In 2003, Aberew Jemma Negussie was convicted of the abduction and rape of a 13-year-old girl.
This was overturned on appeal as the prosecutor said only a virgin could be raped, and the victim could not prove she had been a virgin.
Rights groups said this was a violation of local and international law.
In 2007, Equality Now took the case to the African Commission on Human and Peoples’ Rights as “local avenues to justice were exhausted”.
Nine years later the African Union court based in The Gambia has ruled that Ethiopia had violated the girl’s rights to equality, dignity and a fair trial, among others.
It said the money would be “compensation for the non-material damage she suffered as a result [of] the violations”.
Equality Now described this as an “unprecedented ruling” that should send a message to “all levels of society”.
The girl was abducted and raped in 2001, and after the incident was reported to the police she was rescued and the perpetrator was arrested.
But, after being released on bail, Aberew abducted her again.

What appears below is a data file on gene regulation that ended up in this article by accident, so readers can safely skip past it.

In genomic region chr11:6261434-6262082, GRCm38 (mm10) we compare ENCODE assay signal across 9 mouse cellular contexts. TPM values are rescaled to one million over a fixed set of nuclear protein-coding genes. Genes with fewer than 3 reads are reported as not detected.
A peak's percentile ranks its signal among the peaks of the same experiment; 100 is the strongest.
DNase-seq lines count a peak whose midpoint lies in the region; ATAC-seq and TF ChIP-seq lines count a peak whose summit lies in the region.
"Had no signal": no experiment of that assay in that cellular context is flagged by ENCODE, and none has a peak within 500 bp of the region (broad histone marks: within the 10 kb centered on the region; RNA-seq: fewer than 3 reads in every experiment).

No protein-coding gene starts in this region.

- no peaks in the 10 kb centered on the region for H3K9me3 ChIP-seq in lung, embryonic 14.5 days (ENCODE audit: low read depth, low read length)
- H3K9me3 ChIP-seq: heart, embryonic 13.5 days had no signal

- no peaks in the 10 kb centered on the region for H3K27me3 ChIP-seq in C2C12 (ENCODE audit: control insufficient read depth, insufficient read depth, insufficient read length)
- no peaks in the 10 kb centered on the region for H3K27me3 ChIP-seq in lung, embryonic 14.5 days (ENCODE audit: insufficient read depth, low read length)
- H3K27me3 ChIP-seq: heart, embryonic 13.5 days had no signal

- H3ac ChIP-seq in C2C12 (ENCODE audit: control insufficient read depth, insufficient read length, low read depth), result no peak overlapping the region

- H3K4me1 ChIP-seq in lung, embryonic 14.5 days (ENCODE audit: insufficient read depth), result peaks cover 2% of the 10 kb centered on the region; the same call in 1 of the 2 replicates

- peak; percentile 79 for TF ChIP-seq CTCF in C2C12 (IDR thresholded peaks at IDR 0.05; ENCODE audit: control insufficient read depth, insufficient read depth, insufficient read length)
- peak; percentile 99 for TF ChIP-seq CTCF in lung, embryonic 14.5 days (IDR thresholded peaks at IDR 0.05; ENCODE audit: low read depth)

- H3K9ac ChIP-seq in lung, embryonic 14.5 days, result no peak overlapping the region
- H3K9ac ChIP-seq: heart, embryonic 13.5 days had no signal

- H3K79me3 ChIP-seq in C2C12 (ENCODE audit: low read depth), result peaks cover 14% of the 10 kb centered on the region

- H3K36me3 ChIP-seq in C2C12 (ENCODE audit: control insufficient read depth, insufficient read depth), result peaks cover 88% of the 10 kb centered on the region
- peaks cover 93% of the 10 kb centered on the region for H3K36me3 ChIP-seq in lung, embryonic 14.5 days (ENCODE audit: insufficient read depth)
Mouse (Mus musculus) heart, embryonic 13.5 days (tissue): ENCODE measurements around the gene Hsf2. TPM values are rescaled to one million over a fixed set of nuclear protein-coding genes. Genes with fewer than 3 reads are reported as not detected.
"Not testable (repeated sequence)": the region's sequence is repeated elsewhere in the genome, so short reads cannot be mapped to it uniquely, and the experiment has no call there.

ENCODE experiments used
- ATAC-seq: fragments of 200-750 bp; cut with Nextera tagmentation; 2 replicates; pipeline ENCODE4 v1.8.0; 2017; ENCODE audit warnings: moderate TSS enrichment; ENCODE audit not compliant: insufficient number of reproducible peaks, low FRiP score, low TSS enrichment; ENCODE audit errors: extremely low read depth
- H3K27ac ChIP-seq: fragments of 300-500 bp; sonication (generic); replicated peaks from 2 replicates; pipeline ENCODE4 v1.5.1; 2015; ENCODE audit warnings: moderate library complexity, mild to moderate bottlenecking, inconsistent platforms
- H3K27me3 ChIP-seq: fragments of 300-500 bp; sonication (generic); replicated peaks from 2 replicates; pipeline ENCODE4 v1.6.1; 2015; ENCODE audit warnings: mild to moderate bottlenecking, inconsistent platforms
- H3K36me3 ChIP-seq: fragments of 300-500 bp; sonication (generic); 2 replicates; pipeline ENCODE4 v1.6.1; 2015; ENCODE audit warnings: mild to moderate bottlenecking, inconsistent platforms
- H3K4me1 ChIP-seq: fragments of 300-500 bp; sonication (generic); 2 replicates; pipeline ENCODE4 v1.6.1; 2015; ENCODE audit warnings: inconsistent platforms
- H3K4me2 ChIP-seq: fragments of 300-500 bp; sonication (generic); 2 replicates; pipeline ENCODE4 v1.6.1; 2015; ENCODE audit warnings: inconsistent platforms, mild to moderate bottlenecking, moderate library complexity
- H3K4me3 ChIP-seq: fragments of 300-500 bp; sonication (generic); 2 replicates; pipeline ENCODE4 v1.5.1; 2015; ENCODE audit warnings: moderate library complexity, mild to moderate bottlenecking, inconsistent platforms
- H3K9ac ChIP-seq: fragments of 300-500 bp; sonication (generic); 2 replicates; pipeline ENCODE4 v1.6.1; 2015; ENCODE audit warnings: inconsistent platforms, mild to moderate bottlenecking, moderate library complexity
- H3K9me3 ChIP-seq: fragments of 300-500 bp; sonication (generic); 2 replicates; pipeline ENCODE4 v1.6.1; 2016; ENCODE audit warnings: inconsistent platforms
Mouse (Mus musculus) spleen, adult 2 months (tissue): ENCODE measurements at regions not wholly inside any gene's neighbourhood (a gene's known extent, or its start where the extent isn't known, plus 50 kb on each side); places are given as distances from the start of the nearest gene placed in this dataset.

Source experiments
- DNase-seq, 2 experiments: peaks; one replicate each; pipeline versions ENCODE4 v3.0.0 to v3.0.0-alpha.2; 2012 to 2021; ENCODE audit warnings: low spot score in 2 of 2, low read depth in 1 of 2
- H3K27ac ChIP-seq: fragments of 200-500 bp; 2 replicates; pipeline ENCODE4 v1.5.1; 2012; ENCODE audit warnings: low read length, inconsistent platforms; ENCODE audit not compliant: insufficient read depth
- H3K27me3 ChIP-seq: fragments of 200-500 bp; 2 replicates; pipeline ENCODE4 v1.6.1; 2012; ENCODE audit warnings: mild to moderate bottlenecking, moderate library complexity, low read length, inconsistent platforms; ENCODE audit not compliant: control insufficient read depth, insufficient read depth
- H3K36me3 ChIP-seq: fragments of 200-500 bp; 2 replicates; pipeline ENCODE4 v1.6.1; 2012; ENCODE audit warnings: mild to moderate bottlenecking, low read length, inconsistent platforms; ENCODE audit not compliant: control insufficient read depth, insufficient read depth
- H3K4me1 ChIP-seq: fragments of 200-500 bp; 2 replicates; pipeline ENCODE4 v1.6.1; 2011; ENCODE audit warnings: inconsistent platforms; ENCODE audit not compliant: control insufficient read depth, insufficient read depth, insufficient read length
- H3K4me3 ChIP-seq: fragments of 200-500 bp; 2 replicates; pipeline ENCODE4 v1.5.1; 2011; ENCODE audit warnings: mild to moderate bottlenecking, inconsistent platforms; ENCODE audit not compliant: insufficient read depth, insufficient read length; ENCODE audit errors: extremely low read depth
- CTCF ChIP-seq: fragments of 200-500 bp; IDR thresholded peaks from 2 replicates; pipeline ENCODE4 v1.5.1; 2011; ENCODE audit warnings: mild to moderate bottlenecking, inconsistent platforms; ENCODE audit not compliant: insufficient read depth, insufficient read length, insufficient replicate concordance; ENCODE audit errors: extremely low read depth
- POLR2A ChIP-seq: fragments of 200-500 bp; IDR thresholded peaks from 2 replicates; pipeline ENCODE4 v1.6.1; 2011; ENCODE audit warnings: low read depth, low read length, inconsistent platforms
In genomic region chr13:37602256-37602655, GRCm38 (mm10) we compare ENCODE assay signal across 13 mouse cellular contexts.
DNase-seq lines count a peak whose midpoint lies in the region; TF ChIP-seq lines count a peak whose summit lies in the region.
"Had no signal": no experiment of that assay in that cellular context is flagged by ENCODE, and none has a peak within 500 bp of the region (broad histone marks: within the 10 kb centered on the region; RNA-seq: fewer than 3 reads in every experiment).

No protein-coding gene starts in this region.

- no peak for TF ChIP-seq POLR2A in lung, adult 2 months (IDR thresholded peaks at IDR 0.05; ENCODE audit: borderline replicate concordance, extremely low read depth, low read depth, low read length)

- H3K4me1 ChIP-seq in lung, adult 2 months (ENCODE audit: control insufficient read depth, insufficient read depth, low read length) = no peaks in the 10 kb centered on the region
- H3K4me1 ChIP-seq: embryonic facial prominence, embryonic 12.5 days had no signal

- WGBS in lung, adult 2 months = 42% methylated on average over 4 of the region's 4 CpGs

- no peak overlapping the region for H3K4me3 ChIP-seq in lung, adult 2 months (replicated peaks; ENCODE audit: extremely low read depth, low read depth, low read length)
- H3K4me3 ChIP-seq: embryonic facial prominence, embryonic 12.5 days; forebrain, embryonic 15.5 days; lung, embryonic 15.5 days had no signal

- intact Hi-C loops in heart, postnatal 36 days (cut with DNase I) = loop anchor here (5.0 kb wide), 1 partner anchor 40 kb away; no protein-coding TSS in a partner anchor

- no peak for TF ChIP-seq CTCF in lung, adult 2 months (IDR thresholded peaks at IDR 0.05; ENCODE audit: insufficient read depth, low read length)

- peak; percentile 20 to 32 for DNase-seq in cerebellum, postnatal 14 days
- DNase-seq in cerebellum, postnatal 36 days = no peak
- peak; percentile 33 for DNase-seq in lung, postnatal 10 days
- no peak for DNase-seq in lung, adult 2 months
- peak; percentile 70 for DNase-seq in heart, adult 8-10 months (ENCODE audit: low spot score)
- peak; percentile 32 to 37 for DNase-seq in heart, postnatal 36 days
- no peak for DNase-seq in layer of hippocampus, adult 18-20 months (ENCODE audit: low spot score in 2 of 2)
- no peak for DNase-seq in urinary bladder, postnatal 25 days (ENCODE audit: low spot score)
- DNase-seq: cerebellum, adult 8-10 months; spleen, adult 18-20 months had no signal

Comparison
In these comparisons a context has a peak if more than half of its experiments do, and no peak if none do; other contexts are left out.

She was held for a month before escaping, but while captive was forced to write her name on a piece of paper that would later be used as evidence of marriage.
Abducting girls to be forcibly married is a traditional practice in parts of Ethiopia.
Ethiopian girls fight child marriages
After being caught for a second time, Aberew, and four accomplices were convicted in 2003, and he received a 10-year sentence.
They were then released on appeal, but Equality Now argued that the law had not been correctly applied as “virginity is not a legal prerequisite for the offence of rape”.
Following the acquittal, rights groups used the case to get a change in the law in Ethiopia to ensure better protection for rape victims.
Equality Now says that the victim, now in her late 20s, is living in “relative safety and pursuing her education”.